By Jennie Oemig
A new affordable housing project being eyed for a 5-acre plot of vacant land at 108 Sohier Road will receive $250,000 in Community Preservation Act funding.
The development, called Anchor Point, is a project established by Harborlight Community Partners, a non-profit devoted to providing affordable housing on the North Shore.
“The project offers a lot of advantages and benefits, and fulfills a deep need in Beverly,” said Marilyn McCrory, chairman of Beverly’s community preservation committee (CPC).
The CPC voted unanimously to recommend funding for the project, and the Beverly City Council voted unanimously on Tuesday to green light that funding. “I think we all agreed it was a very strong project in the housing category,” McCrory said. “All of the units that Harborlight is proposing to build will be affordable. It’s a large number of new units, which we haven’t seen a lot of coming before either the community preservation committee or the city.”
In addition to money from the CPC, the project will leverage a tremendous amount of funding from other sources, to the tune of $18 million.
“We asked for early approval of the funding so that Harborlight could meet a state funding grant application deadline,” McCrory explained.
The CPC allocation will help fund the first phase of the Anchor Point project, which will include 38 two- and three-bedroom affordable housing units.
The appropriation will consist of $68,000 from the community preservation housing reserve fund and $182,000 from the community preservation general reserve fund balance.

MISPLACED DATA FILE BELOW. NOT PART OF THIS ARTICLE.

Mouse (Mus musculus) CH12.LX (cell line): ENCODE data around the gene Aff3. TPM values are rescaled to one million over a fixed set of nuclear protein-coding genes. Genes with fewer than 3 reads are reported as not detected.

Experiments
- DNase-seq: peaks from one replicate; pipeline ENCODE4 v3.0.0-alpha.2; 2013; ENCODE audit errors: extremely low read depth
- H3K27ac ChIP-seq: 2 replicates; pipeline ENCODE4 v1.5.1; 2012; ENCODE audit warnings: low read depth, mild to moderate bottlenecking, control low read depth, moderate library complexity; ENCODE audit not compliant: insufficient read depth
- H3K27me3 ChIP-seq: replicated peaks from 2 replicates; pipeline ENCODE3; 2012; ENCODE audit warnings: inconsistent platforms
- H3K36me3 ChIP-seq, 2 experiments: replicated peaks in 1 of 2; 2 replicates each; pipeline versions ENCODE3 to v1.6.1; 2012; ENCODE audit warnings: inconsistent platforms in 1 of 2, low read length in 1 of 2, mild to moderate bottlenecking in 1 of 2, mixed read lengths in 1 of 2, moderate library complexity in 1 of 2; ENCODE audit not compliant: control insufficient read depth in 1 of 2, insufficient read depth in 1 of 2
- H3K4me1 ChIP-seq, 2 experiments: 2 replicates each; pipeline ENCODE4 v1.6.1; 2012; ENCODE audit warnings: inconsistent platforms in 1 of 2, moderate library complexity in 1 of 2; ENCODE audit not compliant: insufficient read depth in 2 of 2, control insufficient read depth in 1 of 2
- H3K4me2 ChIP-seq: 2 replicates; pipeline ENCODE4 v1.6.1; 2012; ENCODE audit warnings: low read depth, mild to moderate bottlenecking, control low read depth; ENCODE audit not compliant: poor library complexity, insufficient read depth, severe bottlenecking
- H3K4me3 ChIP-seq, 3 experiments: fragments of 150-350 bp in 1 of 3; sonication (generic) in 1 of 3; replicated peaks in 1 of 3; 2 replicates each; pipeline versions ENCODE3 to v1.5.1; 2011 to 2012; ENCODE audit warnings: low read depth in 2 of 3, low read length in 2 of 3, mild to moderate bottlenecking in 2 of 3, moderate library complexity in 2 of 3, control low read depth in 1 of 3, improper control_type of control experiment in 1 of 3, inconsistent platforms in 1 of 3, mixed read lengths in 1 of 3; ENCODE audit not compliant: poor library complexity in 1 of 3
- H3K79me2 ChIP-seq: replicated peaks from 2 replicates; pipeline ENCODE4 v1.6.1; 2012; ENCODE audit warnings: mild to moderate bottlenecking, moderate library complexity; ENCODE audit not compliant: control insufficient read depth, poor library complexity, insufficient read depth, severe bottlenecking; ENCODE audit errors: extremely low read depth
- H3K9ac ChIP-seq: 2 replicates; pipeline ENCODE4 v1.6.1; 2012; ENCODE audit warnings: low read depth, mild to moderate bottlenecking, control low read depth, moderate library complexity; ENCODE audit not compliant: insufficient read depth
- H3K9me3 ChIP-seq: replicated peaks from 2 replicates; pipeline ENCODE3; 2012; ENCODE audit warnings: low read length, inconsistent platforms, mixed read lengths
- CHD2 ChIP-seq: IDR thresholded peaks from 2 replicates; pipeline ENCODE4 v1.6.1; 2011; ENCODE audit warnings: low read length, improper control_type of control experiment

Beverly Planning Director Aaron Clausen said the establishment of the city’s 40R Smart Srowth Overlay zoning helped accommodate the project.
“Not only did we receive an incentive payment for creating the district, but there’s also opportunity for a bonus payment once the project starts … 40S payments going forward to deal with the delta between the cost of providing education to the students that move to that site,” he said.
In addition to CPA funding, Beverly’s Housing Trust has also committed $200,000 to the project.
“This is truly a project that we’ve supported from top to bottom,” Clausen said. “It is the mayor’s priority … This is a path that we have all been collectively walking down for the past four to five years in trying to identify a project to provide a deep need in terms of affordable housing and homeless families.”
The complex would include fenced-in playgrounds for smaller children, a half- court basketball area, an open playing field, and raised bed community gardens, according to Harborlight’s funding application. The first phase would have about 80 parking spaces.
A second phase for the Anchor Point development will include the addition of more apartments and communal space. When completed, the project site will consist of three separate buildings: two apartment complexes containing a total of 75 units, and a facility for community activities.
Andrew DeFranza, executive director of Harborlight Community Partners, said due to unwieldy construction costs, it’s likely the community building will only contain one level instead of the two that were originally proposed.
“The second story in that community building was largely going to be organizational offices,” DeFranza explained. “All the residential programming space is intact.”
Housing at Anchor Point will be for families earning at or below 60 percent of the area median income. A percentage of the units will also be set aside for families who are coming out of homelessness.
If state funding is approved, construction on the project would likely begin next summer.
Original article from Wicked Local.